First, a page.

Qur’an 2:216 Commentary

Qur’an 2:216 Jihad (holy fighting in God’s Cause) is ordained for you (Muslims), though you dislike it. But it is possible that you dislike a thing which is good for you, and like a thing which is bad for you. But God knows, and you know not.

The first mistake in this translation is that this Qur’anic verse actually does not use the word “Jihad”. This verse actually uses the word “Qitaal”, which refers to physical fighting. Fighting is ordained for Muslims in order to defend themselves and their rights, as well as the rights of others. The obligation to physically defend one’s rights, and to establish justice was elaborated on in the previously mentioned article on Jihad. It is sufficient to quote a verse from the Qur’an in this regard:

4:75 And what is wrong with you that you fight not in the Cause of Allah, and for those weak, ill-treated and oppressed among men, women, and children, whose cry is: “Our Lord! Rescue us from this town whose people are oppressors; and raise for us from You one who will protect, and raise for us from You one who will help.”

It is most certainly a duty of all human beings to help each other from oppression and injustice. This is what Islam teaches. Commenting on verse 2:216, Abdullah Yusuf Ali writes:

To fight in the cause of Truth is one of the highest forms of charity. What can you offer that is more precious than your own life? But here again the limitations come in. If you are a mere brawler, or a selfish aggressive person, or a vainglorious bully, you deserve the highest censure. (Yusuf Ali, The Holy Qur’an, Text, Translation and Commentary )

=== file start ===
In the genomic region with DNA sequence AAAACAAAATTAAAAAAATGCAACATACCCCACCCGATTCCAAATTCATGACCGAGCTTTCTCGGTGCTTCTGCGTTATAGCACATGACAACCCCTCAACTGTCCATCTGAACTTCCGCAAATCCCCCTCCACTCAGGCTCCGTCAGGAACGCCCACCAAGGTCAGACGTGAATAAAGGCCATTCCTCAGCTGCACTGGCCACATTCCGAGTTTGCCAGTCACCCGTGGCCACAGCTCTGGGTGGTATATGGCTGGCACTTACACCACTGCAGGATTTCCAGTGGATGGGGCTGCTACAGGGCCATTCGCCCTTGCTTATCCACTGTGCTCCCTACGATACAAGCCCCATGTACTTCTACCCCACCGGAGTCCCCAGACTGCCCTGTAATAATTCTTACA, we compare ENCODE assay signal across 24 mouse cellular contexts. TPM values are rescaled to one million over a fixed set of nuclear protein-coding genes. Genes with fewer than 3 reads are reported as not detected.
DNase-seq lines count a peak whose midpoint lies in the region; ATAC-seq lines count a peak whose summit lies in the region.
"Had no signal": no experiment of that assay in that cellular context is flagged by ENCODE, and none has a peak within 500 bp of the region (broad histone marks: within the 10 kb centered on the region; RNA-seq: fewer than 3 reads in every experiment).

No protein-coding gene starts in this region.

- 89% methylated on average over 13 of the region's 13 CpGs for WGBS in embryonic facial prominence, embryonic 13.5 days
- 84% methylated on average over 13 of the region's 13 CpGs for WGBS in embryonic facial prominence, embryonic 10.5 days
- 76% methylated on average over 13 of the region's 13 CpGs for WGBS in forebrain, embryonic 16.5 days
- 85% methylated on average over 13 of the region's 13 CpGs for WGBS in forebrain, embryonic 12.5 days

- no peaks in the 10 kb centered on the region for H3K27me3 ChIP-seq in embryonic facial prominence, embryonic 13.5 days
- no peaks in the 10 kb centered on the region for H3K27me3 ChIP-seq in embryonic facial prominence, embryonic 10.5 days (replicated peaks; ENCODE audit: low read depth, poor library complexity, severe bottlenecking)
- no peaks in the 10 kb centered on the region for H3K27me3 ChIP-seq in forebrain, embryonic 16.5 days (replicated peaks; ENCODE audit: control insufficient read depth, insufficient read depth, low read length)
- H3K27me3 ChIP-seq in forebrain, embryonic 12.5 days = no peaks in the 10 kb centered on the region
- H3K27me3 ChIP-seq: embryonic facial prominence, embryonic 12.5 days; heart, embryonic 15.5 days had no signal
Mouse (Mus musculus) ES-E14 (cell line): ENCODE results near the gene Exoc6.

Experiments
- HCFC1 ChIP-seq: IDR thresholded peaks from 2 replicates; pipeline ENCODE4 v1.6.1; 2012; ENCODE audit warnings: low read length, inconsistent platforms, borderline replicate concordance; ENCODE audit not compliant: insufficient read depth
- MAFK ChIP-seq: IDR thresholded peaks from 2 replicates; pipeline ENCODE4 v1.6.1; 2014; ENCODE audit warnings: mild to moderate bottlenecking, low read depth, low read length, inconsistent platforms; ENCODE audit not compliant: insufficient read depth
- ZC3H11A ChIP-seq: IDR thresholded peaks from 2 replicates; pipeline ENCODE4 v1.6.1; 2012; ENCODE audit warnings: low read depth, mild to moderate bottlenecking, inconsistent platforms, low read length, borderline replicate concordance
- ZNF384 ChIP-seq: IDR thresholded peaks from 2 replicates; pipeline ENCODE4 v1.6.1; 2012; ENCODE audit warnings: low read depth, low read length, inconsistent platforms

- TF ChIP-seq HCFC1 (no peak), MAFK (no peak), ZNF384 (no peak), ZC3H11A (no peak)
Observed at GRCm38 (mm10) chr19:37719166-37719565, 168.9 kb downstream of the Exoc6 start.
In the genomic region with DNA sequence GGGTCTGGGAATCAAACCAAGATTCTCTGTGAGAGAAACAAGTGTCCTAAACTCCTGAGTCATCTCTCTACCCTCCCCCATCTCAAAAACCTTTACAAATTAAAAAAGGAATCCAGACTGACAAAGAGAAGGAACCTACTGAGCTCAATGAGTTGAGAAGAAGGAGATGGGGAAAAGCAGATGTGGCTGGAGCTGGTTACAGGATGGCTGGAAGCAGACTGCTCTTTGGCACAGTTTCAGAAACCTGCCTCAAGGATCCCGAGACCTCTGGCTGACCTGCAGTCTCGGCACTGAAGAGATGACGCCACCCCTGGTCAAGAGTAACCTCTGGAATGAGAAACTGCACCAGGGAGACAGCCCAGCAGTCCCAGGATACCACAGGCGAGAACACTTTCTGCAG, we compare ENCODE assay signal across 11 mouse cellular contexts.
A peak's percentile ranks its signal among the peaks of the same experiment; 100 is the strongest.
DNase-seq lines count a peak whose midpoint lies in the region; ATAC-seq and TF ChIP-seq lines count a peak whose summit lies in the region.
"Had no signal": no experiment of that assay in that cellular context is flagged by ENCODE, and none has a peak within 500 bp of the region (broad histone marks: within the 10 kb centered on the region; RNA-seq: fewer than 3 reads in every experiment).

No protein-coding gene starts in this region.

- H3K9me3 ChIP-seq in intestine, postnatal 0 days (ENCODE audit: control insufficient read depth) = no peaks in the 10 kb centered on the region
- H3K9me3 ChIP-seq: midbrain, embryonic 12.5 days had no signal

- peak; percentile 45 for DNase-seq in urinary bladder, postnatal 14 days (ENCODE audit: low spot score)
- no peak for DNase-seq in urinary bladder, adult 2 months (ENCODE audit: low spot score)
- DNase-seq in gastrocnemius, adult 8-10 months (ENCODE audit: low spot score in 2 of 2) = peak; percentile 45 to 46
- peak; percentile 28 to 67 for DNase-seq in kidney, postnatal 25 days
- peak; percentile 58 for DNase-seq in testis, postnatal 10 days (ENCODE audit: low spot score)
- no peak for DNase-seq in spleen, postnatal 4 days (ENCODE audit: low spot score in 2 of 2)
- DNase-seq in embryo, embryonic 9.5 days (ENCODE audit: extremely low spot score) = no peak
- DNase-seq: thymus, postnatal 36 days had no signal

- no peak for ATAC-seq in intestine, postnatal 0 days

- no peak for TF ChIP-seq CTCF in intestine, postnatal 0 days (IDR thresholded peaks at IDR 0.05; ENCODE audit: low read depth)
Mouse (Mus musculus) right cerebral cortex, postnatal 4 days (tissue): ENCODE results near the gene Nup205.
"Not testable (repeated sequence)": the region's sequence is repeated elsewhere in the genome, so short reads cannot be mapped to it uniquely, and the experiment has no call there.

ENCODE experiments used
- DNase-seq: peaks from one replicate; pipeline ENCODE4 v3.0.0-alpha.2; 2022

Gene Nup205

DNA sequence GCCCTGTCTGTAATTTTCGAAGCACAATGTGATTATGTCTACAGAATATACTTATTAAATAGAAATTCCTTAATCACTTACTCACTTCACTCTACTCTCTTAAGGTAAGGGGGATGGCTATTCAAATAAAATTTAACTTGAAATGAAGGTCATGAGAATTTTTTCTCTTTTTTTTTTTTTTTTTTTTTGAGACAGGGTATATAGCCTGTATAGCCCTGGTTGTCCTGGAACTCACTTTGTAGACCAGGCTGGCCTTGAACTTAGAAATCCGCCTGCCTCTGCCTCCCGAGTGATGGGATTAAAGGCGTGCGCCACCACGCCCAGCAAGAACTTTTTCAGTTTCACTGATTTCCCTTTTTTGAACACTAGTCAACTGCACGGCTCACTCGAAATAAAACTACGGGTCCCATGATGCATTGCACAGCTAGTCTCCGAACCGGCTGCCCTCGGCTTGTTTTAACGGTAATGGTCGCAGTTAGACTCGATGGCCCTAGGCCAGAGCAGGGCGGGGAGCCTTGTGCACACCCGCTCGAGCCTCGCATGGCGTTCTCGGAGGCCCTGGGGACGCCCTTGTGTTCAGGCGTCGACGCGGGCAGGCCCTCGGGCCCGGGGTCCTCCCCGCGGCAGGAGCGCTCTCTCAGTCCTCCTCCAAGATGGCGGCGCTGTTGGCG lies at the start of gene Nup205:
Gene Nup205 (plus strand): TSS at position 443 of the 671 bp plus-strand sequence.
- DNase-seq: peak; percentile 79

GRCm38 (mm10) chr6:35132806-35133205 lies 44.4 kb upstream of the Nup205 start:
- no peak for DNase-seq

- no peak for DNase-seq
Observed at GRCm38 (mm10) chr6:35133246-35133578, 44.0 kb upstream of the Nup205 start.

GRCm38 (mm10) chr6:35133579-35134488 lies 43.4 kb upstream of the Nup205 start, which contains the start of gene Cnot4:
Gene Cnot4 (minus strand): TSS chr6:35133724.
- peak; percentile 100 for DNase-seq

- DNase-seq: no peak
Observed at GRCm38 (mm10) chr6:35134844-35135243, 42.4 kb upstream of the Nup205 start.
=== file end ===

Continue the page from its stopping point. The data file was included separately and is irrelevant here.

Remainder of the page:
Therefore, the fighting ordained by God in the Qur’an is the fighting to establish justice and security in the land, and this is a duty upon all human beings. We will always hope for peace, but we must realize that without justice, freedom, rights and equity, peace will never be able to survive. Likewise, on verse 2:216, Abdul Majid Daryabadi writes:
War, it has been truly said, is sanctioned by the law of nature ? the constitution of man and the constitution of society ? and is at times a biological and sociological necessity. Islam, the ideal and practical religion has allowed it, but only in cases of sheer necessity. (Daryabadi, The Glorious Qur’an, emphasis added)

Islam has designated war as the last resort and only in cases of sheer necessity, in order for us to defend the rights of ourselves and others. Also, the picture becomes even more clear when we take into consideration the historical context of the revelation. Abdullah Yusuf Ali goes on to explain the historical context in his commentary on verse 2:217:
The intolerance and persecution of the Pagan clique at Mecca caused untold hardships to the holy Messenger of Islam and his early disciples. They bore all with meekness and long-suffering patience until the holy one permitted them to take up arms in self-defence? (Yusuf Ali, The Holy Qur’an, Text, Translation and Commentary )

In light of the above quote, it becomes apparent that fighting has been especially ordained in conditions of severe persecution and hardship. Consequently, the Muslims are required to defend themselves from oppression and establish justice. To abstain from helping those under oppression is cowardice. Abdul Majid Daryabadi also explains the historical context of the verse:

Persecuted, harassed, afflicted, poverty-ridden, exiled, and small in number as the Muslims were at the time of the enactment of warfare, it was but natural that they were none too fond of crossing swords with the mighty forces that had conspired for their extirpation. Nothing short of express and emphatic Divine Command could urge them on to the field of battle [in order to defend their rights]. And yet the Islamic jihads are declared to be ‘designed by the Prophet to satisfy his discontented adherents by an accession of plunder!’ (Margoliouth). Such is this European scholar’s love of veracity! Such is his wonderful reading of history! (Daryabadi, The Glorious Qur’an)

The commentary on this verse makes it very clear that Muslims have always understood this verse as the legal right to defend one’s rights from the forces of oppression, but never to transgress limits in defence.

http://www.load-islam.com/C/rebuttals/Misquoted/#2


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